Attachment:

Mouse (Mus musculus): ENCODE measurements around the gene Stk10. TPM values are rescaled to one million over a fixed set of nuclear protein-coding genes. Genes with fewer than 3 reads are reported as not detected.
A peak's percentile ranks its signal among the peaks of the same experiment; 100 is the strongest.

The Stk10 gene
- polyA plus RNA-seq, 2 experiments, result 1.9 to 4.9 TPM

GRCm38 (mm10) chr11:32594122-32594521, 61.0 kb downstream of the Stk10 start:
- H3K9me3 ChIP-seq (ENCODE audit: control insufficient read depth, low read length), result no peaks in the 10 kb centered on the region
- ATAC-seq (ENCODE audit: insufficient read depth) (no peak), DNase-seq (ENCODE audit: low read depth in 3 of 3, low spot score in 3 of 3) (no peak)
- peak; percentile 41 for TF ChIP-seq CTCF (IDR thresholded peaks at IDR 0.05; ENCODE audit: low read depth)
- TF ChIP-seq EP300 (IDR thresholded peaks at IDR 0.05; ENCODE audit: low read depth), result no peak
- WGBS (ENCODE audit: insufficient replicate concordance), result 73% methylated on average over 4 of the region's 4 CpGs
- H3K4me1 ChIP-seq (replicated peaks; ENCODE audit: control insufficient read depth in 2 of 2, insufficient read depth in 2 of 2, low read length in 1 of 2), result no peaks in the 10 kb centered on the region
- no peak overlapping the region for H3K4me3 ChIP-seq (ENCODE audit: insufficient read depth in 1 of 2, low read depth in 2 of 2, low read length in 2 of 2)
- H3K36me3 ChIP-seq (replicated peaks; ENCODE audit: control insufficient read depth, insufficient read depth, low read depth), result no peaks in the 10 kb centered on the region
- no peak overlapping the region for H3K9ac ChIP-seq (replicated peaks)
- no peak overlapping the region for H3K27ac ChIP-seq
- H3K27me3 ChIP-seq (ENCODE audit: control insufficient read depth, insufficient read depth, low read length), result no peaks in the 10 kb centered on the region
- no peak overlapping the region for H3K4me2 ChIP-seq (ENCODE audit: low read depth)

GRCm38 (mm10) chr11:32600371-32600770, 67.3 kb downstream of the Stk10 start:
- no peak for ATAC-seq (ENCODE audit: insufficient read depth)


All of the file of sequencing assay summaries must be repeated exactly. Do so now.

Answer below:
Mouse (Mus musculus): ENCODE measurements around the gene Stk10. TPM values are rescaled to one million over a fixed set of nuclear protein-coding genes. Genes with fewer than 3 reads are reported as not detected.
A peak's percentile ranks its signal among the peaks of the same experiment; 100 is the strongest.

The Stk10 gene
- polyA plus RNA-seq, 2 experiments, result 1.9 to 4.9 TPM

GRCm38 (mm10) chr11:32594122-32594521, 61.0 kb downstream of the Stk10 start:
- H3K9me3 ChIP-seq (ENCODE audit: control insufficient read depth, low read length), result no peaks in the 10 kb centered on the region
- ATAC-seq (ENCODE audit: insufficient read depth) (no peak), DNase-seq (ENCODE audit: low read depth in 3 of 3, low spot score in 3 of 3) (no peak)
- peak; percentile 41 for TF ChIP-seq CTCF (IDR thresholded peaks at IDR 0.05; ENCODE audit: low read depth)
- TF ChIP-seq EP300 (IDR thresholded peaks at IDR 0.05; ENCODE audit: low read depth), result no peak
- WGBS (ENCODE audit: insufficient replicate concordance), result 73% methylated on average over 4 of the region's 4 CpGs
- H3K4me1 ChIP-seq (replicated peaks; ENCODE audit: control insufficient read depth in 2 of 2, insufficient read depth in 2 of 2, low read length in 1 of 2), result no peaks in the 10 kb centered on the region
- no peak overlapping the region for H3K4me3 ChIP-seq (ENCODE audit: insufficient read depth in 1 of 2, low read depth in 2 of 2, low read length in 2 of 2)
- H3K36me3 ChIP-seq (replicated peaks; ENCODE audit: control insufficient read depth, insufficient read depth, low read depth), result no peaks in the 10 kb centered on the region
- no peak overlapping the region for H3K9ac ChIP-seq (replicated peaks)
- no peak overlapping the region for H3K27ac ChIP-seq
- H3K27me3 ChIP-seq (ENCODE audit: control insufficient read depth, insufficient read depth, low read length), result no peaks in the 10 kb centered on the region
- no peak overlapping the region for H3K4me2 ChIP-seq (ENCODE audit: low read depth)

GRCm38 (mm10) chr11:32600371-32600770, 67.3 kb downstream of the Stk10 start:
- no peak for ATAC-seq (ENCODE audit: insufficient read depth)